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Arthur C. Danto, philosopher and art critic, has died, aged 89

He answered the question "what is art" but also declared its end

Arthur C. Danto

Arthur C Danto, the noted philosopher and art critic, died on 25 October. He was 89. A professor emeritus of philosophy at Columbia University, Danto helped answer the age-old question of “what is art”, but also declared its end.

Born in Ann Arbor and raised in Detroit, Michigan, Danto studied art, history and philosophy at Wayne University and Columbia University. He received a Fulbright scholarship in 1949 to study at the Sorbonne in Paris and then returned to Columbia as a professor.

In a 1964 essay Danto coined the term “artworld”, which he defined as the cultural and historical context in which a work of art is created. The notion laid the groundwork for the philosopher George Dickie’s institutional theory of art, which states that an artefact becomes a work of art when “the artworld” confers “upon it the status of a candidate for appreciation”.

Twenty years later, Danto published his most famous essay, "The End of Art". In it, he recounts a visit to Andy Warhol’s exhibition of Brillo boxes at the Stable Gallery in 1964 and argues that the show marked the end of art history. By turning art into its own philosophy, the Brillo boxes ushered in a new era of pluralism and “post-historical art”. “If artists wished to participate in this progress, they would have to undertake a study very different from what the art schools could prepare them for. They would have to become philosophers,” he wrote.

At the age of 63, having enjoyed an accomplished career in academic philosophy, Danto surprised some in the field by accepting a post as art critic for The Nation. From 1984 to 2009, he turned his attention to art objects and reviewed the work of artists including Eric Fischl (“beautifully brushed and deeply intelligent”) and Julian Schnabel (“fuel for the engines of the art market”). As he wrote in his essay "Narratives on the End of Art", “Art does not end with the end of art history”.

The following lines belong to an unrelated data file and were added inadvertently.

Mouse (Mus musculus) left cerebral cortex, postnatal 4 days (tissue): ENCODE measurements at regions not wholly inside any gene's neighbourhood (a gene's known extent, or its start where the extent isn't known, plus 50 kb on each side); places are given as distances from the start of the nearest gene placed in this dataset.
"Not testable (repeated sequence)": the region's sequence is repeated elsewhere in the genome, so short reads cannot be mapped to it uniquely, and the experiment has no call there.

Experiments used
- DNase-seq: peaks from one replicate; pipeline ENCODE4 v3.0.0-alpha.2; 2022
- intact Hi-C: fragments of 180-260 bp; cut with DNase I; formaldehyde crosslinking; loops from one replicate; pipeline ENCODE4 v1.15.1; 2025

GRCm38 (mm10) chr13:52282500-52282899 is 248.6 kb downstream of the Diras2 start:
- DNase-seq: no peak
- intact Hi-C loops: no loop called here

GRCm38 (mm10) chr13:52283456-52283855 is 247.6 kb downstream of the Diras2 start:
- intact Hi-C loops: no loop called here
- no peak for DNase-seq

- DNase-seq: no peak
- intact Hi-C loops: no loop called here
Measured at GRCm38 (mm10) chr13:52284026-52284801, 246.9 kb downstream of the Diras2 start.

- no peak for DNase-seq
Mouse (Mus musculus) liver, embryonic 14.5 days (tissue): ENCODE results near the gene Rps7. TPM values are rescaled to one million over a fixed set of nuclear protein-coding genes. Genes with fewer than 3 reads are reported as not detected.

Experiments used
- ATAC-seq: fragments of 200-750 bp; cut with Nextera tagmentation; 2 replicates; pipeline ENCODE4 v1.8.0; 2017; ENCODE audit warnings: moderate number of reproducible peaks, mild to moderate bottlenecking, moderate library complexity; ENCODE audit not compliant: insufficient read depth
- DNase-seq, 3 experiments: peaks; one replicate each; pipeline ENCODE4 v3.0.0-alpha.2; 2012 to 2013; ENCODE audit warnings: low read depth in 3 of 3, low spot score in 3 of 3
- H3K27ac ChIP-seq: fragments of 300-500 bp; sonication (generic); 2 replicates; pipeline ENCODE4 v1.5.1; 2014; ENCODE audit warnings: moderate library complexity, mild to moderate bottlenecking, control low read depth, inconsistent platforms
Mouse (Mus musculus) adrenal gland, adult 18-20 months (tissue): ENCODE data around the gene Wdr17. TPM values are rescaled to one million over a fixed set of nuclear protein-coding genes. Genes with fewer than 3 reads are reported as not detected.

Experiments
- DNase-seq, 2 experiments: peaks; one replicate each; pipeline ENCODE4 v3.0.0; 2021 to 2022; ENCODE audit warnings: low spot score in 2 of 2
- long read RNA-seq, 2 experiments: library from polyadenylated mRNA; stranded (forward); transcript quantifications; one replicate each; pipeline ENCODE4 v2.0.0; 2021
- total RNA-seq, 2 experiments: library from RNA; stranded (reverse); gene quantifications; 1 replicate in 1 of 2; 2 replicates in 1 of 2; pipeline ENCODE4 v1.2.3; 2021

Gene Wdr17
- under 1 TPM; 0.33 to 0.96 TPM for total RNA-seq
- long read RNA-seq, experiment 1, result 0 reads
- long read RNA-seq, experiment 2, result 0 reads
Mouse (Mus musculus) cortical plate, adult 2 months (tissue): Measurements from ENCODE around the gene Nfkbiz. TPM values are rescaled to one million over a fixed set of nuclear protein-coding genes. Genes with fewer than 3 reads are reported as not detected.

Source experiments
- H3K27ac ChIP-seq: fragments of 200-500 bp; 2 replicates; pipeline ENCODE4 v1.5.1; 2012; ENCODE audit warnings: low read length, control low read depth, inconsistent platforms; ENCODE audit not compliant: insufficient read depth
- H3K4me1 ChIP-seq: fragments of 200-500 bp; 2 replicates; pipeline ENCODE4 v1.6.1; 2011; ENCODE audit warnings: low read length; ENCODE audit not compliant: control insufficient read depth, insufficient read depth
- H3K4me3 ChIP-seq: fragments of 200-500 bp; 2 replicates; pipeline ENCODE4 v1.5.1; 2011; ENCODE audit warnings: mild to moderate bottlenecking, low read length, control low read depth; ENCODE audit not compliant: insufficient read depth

Danto will be remembered “as a philosopher who took art seriously, not just a philosopher of art,” says Lydia Goehr, a professor at Columbia who worked with Danto for 30 years. His respect for art “gave him a very important place in philosophy and was good for the field at a time when aesthetics had fallen by the wayside in the 1960s,” she says.

Although Danto is considered a pioneer of the institutional theory of art, he “deeply disagreed” with it, according to Goehr. “He thought the art world set down the conditions for an internal definition of art, one that was about aboutness and embodiment, not some kind of external baptism ceremony,” she says.

Danto served as president of the American Philosophical Association and the American Society for Aesthetics. He was among 120 academics and philosophers to sign the second "Humanist Manifesto"!in 1973. In 1996, he received the Frank Jewett Mather award for art criticism from the College Art Association. He published his final book, What Art Is, a summary of his 50 years of thought on the definition of art, earlier this year.

This article was updated on 29 October

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8 Nov 13
15:32 CET


Thank you for this piece. As a philosophy student always looking for definitions, Danto taught me that there is little difference between art and life. I wrote an essay on my blog explaining his central claims to the general public. Please read if you are interested in indiscernibility, or the difference between art and non-art:

4 Nov 13
17:44 CET


A small correction. I did not work with Danto for thirty years. I only know him for that long.

30 Oct 13
15:54 CET


An open memorial for Arthur Danto is being planned for Early Spring. In lieu of flowers, we suggest a donation to the Detroit Institute of Arts. Arthur Danto's interest in art was first awakened at age five by watching Diego Rivero painting his celebrated murals.

28 Oct 13
16:28 CET


We at the radio show Why? Philosophical Discussions About Everyday Life are grateful to have hosted Arthur for what may be one of his last radio interviews. To hear his remarkable mind at work, unscripted and unedited, readers might want to visit:

28 Oct 13
16:32 CET


Knew Arthur from ATOA panels he delivered over a decade & videoed him at gallery openings like Fischl when Mary Boone first opened in Chelsea. He was favorably disposed to my Pollocksquared indie feature & once filmed a scene at his apartment where he played a cameo Pollock. Great fun for him -- I only gave a general idea that he was a Pollock surviving the car crash, & Arthur wryly recounted his own made up scenario that after the car crash & being burned out by the art scene left for Costa Rica in anonymity & hired onto a fishing boat -- & he was good! He was on my ATOA Pollock Passion Panel at SVA in 2004 during which we had a bit of a flap about the minimalists -- & I was wrong. It may be my photo of Arthur from 2004. Brightest deepest mind ever.

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